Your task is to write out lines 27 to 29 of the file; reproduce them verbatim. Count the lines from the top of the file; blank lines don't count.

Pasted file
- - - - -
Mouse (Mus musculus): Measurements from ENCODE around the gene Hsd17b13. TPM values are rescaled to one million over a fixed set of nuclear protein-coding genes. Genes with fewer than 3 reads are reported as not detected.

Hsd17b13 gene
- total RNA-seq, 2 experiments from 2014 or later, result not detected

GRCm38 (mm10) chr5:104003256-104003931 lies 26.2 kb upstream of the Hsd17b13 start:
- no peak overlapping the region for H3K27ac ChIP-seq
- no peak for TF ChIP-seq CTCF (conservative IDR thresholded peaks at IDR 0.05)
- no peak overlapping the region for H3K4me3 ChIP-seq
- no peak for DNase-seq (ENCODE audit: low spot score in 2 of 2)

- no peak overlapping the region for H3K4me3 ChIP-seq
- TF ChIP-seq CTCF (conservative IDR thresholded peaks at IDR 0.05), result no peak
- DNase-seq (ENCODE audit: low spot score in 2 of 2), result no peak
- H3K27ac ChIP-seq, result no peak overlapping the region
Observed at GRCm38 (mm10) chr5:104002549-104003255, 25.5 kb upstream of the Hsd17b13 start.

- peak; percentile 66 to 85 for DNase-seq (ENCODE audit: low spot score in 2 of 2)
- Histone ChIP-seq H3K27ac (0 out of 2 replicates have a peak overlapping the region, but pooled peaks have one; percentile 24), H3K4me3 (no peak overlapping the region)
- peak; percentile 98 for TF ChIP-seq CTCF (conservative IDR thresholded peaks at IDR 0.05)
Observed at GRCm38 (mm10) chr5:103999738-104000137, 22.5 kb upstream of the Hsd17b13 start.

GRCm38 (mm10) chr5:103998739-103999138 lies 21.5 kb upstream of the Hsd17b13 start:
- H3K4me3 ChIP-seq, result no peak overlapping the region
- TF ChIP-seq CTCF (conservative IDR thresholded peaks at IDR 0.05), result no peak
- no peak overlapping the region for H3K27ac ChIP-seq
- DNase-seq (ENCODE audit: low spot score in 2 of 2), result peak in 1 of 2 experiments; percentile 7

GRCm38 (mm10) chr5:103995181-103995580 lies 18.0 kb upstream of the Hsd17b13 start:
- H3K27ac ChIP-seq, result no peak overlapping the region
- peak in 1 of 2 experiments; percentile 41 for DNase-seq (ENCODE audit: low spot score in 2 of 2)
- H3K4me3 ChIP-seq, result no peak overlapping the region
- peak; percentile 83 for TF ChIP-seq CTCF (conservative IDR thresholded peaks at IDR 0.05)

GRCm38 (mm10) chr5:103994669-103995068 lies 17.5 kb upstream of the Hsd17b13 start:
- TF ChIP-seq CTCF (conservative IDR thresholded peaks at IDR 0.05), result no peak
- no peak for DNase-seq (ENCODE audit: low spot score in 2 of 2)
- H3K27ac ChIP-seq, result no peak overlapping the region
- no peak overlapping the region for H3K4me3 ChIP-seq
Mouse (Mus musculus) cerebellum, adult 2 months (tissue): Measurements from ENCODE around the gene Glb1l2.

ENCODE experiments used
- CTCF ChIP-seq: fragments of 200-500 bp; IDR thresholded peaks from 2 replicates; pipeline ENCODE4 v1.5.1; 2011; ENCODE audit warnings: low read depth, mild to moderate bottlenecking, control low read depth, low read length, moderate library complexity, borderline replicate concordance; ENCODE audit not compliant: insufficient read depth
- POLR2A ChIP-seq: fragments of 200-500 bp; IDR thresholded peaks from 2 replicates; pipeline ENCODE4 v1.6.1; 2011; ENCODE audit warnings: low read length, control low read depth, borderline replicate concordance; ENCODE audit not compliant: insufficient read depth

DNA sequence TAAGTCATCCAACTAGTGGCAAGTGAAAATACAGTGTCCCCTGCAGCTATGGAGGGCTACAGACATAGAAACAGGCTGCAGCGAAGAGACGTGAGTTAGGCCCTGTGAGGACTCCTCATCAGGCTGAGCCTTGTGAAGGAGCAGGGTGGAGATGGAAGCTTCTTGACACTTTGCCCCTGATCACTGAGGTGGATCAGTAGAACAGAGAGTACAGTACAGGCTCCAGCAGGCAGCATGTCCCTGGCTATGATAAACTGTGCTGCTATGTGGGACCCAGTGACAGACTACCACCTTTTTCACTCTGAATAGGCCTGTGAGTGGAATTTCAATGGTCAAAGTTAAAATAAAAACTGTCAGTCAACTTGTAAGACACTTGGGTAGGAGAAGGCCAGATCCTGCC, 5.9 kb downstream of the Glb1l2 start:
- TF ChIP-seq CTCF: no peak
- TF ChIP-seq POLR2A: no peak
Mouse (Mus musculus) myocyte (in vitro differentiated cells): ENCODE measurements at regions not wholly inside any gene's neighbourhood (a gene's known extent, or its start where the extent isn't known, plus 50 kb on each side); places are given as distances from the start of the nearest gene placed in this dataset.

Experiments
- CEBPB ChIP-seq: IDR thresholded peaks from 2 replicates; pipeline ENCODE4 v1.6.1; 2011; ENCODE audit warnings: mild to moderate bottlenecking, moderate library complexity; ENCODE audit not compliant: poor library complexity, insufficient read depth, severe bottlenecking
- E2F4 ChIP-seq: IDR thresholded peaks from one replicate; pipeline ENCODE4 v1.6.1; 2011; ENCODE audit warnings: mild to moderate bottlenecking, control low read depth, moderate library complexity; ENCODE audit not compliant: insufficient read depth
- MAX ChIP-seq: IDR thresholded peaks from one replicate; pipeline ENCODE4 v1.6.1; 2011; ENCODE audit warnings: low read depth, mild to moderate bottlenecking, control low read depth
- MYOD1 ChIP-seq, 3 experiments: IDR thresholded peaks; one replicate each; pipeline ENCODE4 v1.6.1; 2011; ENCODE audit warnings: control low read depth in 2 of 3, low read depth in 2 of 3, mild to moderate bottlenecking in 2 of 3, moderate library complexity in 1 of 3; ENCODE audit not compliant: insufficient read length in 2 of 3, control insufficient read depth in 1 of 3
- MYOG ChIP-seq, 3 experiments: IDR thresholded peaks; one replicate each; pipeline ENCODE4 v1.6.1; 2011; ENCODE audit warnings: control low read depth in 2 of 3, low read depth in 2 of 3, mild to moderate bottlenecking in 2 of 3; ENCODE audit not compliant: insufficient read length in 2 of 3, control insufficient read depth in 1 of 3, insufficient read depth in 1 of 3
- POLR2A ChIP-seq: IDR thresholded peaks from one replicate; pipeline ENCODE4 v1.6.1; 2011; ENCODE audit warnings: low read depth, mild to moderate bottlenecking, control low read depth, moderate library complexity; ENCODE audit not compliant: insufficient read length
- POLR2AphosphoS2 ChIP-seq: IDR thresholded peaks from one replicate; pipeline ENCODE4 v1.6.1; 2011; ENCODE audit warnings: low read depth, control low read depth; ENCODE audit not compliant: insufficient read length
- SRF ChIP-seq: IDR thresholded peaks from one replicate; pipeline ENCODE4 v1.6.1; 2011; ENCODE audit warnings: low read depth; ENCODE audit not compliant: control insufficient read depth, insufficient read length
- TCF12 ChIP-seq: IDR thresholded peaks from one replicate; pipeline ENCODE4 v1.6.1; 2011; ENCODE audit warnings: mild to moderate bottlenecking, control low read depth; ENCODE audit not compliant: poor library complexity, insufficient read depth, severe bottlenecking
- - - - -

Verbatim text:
- peak; percentile 83 for TF ChIP-seq CTCF (conservative IDR thresholded peaks at IDR 0.05)

GRCm38 (mm10) chr5:103994669-103995068 lies 17.5 kb upstream of the Hsd17b13 start:
- TF ChIP-seq CTCF (conservative IDR thresholded peaks at IDR 0.05), result no peak